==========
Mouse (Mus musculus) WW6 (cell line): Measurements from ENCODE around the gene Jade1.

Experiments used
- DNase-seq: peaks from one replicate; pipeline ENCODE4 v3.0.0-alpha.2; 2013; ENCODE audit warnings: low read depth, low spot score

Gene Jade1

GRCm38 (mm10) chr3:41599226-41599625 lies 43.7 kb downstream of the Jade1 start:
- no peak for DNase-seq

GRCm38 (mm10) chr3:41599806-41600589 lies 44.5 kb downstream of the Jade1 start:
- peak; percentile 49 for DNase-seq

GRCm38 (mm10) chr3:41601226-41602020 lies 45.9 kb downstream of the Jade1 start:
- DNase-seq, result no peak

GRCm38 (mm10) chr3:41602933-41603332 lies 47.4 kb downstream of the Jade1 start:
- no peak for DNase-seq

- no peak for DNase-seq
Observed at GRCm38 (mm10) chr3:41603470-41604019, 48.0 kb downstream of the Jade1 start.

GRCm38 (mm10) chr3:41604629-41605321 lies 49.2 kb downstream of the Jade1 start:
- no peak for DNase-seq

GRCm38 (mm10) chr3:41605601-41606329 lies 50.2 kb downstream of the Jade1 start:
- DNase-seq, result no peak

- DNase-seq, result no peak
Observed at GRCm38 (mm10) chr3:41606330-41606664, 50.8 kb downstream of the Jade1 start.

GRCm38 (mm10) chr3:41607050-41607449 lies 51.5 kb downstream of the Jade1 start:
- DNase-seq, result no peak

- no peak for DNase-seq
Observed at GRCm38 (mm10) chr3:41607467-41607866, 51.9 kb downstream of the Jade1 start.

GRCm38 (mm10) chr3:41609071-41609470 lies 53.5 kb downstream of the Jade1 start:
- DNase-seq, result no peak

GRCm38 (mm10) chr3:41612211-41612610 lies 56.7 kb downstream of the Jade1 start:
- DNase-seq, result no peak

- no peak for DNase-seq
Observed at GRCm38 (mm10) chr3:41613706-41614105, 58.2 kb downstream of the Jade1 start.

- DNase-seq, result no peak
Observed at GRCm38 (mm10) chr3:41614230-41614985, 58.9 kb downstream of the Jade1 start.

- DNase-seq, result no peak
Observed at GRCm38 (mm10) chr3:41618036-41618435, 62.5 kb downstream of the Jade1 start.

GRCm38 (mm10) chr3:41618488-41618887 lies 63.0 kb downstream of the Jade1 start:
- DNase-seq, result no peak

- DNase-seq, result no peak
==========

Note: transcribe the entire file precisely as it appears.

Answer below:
Mouse (Mus musculus) WW6 (cell line): Measurements from ENCODE around the gene Jade1.

Experiments used
- DNase-seq: peaks from one replicate; pipeline ENCODE4 v3.0.0-alpha.2; 2013; ENCODE audit warnings: low read depth, low spot score

Gene Jade1

GRCm38 (mm10) chr3:41599226-41599625 lies 43.7 kb downstream of the Jade1 start:
- no peak for DNase-seq

GRCm38 (mm10) chr3:41599806-41600589 lies 44.5 kb downstream of the Jade1 start:
- peak; percentile 49 for DNase-seq

GRCm38 (mm10) chr3:41601226-41602020 lies 45.9 kb downstream of the Jade1 start:
- DNase-seq, result no peak

GRCm38 (mm10) chr3:41602933-41603332 lies 47.4 kb downstream of the Jade1 start:
- no peak for DNase-seq

- no peak for DNase-seq
Observed at GRCm38 (mm10) chr3:41603470-41604019, 48.0 kb downstream of the Jade1 start.

GRCm38 (mm10) chr3:41604629-41605321 lies 49.2 kb downstream of the Jade1 start:
- no peak for DNase-seq

GRCm38 (mm10) chr3:41605601-41606329 lies 50.2 kb downstream of the Jade1 start:
- DNase-seq, result no peak

- DNase-seq, result no peak
Observed at GRCm38 (mm10) chr3:41606330-41606664, 50.8 kb downstream of the Jade1 start.

GRCm38 (mm10) chr3:41607050-41607449 lies 51.5 kb downstream of the Jade1 start:
- DNase-seq, result no peak

- no peak for DNase-seq
Observed at GRCm38 (mm10) chr3:41607467-41607866, 51.9 kb downstream of the Jade1 start.

GRCm38 (mm10) chr3:41609071-41609470 lies 53.5 kb downstream of the Jade1 start:
- DNase-seq, result no peak

GRCm38 (mm10) chr3:41612211-41612610 lies 56.7 kb downstream of the Jade1 start:
- DNase-seq, result no peak

- no peak for DNase-seq
Observed at GRCm38 (mm10) chr3:41613706-41614105, 58.2 kb downstream of the Jade1 start.

- DNase-seq, result no peak
Observed at GRCm38 (mm10) chr3:41614230-41614985, 58.9 kb downstream of the Jade1 start.

- DNase-seq, result no peak
Observed at GRCm38 (mm10) chr3:41618036-41618435, 62.5 kb downstream of the Jade1 start.

GRCm38 (mm10) chr3:41618488-41618887 lies 63.0 kb downstream of the Jade1 start:
- DNase-seq, result no peak

- DNase-seq, result no peak